Winner of the Sociology of Health and Illness Book Prize 2008
Of approximately 37 million HIV positive people in the world, 24.7 million live in sub-Saharan Africa and about 5..5 million in South Africa. Despite its relatively powerful economy and infrastructure, South Africa has been dramatically affected by the HIV pandemic. Using narrative analysis of a three year interview study and textual analysis of political materials, HIV in South Africa examines the impact of HIV on people's everyday lives in the country. Examining the relationship between personal accounts of living with HIV and wider medical, political and religious discourses, the book also highlights the significance of class, race and gender on individuals' experiences.
These engaging stories of everyday lives provide an accessible way to connect with HIV as a health and development issue. Fascinating, challenging and constructive, this is an important contribution in an area of great social relevance.
The ebook is available free of charge to those with addresses on the United Nations Development Programme's Human Development Index of Medium and Low Rankings (see http://hdr.undp.org/hdr2006/pdfs/report/HDR_2006_Tables.pdf), who can apply to the following address: www.ebookstore.tandf.co.uk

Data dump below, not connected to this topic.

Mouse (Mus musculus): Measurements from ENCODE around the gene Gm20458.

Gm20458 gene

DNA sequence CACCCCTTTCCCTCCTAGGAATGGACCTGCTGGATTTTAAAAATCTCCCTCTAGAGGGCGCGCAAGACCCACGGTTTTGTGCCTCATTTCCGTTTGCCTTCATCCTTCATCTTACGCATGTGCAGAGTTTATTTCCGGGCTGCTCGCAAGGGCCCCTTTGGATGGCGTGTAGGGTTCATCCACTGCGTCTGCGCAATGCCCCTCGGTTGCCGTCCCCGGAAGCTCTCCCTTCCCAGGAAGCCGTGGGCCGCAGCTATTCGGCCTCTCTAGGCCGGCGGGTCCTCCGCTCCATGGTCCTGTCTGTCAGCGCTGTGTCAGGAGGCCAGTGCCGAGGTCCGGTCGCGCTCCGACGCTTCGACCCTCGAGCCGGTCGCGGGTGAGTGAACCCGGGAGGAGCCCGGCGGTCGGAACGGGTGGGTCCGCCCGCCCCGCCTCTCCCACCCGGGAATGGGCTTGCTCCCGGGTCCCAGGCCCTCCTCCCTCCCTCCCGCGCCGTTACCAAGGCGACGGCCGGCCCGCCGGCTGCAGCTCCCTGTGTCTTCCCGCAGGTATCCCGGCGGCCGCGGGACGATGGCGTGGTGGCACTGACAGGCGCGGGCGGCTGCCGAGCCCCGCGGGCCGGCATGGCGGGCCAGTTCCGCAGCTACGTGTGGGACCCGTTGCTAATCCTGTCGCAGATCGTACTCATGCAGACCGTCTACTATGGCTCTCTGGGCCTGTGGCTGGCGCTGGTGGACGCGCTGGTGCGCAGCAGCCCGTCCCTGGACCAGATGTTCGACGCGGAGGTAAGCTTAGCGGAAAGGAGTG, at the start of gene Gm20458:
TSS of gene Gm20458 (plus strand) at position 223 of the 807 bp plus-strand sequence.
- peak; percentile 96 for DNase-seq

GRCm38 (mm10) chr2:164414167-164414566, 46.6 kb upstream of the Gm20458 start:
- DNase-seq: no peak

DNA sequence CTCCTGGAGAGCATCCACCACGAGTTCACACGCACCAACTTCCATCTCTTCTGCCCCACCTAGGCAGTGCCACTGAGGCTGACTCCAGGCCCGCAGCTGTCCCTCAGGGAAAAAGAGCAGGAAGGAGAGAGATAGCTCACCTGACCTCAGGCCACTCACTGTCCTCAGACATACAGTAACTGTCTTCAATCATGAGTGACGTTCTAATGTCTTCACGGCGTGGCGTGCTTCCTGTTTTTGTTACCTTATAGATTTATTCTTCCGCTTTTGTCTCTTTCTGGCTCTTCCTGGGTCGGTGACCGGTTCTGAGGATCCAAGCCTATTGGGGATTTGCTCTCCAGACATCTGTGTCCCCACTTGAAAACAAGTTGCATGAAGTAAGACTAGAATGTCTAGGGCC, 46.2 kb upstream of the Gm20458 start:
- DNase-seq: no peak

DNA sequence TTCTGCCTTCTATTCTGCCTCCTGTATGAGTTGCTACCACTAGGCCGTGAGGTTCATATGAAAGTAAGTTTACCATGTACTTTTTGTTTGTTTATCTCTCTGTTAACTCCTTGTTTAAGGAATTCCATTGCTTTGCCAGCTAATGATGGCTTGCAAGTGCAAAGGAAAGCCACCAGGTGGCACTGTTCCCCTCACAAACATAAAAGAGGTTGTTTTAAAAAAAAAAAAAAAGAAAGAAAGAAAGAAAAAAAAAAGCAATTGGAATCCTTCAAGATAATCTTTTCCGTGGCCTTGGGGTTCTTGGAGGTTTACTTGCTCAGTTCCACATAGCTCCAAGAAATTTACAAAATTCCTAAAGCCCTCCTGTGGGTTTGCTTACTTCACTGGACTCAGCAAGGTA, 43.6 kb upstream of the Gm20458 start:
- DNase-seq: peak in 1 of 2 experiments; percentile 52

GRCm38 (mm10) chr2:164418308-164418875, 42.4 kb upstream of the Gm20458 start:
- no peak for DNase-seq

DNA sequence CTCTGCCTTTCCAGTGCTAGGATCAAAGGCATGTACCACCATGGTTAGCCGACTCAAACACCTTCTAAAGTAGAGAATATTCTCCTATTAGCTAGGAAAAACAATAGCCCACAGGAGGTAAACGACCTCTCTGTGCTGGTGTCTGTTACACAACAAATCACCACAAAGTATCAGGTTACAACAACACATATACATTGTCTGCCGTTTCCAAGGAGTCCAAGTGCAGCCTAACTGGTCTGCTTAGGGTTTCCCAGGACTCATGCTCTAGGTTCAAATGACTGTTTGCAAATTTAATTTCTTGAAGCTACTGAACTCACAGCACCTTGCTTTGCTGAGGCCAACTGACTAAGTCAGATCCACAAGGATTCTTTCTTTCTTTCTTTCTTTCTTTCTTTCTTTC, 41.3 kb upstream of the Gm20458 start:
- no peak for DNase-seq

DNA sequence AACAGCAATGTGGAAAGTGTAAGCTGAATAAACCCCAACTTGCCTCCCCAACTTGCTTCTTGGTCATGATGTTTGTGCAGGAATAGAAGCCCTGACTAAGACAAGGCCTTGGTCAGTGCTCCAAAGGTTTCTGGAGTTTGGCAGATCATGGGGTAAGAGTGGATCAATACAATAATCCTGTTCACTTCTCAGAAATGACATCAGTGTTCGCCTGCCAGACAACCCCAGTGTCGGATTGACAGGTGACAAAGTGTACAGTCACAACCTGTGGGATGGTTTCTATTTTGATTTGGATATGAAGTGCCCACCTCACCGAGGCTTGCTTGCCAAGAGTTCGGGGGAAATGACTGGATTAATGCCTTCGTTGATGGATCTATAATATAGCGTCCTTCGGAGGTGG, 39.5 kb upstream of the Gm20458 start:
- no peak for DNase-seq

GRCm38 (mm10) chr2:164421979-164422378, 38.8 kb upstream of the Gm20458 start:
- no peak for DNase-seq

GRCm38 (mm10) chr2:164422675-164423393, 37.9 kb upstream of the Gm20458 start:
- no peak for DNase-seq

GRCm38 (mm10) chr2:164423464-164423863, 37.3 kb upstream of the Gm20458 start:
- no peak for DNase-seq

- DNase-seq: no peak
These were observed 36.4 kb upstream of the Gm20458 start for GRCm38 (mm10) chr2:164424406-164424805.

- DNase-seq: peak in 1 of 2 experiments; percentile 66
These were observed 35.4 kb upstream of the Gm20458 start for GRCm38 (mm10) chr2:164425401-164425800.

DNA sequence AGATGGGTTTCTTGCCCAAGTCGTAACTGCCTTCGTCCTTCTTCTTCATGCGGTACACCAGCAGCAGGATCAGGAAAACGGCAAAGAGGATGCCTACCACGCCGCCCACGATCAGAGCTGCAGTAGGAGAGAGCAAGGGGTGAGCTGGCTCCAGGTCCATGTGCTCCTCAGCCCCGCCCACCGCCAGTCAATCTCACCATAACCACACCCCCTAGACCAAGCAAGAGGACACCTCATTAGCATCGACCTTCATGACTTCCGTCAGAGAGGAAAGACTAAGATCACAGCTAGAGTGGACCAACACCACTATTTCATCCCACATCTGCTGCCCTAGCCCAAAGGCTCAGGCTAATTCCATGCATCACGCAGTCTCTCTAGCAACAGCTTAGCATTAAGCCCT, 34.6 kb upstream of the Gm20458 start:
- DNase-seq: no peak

Table of Contents
1. HIV in South Africa 2. The Othering and Owning of HIV 3. Health and Healing: Traditional and Western Medical Stories 4. Accepting HIV: Conversion Narratives 5. 'Like on Ricki'?: HIV, Speaking and Silence 6. Talking Politics 7. Conclusion: HIV Futures
Corinne Squire is Co-Director of the Centre for Narrative Research at the University of East London, UK.
'This book will make fascinating reading for everyone working in HIV prevention and for nurses with a general interest in HIV and international issues. We need more books such as this, which offer insight into all aspects of living with HIV. When collected with the skills shown here, their experiences can help us in developing the services here and overseas that people really need.' - Drew Payne, Nursing Standards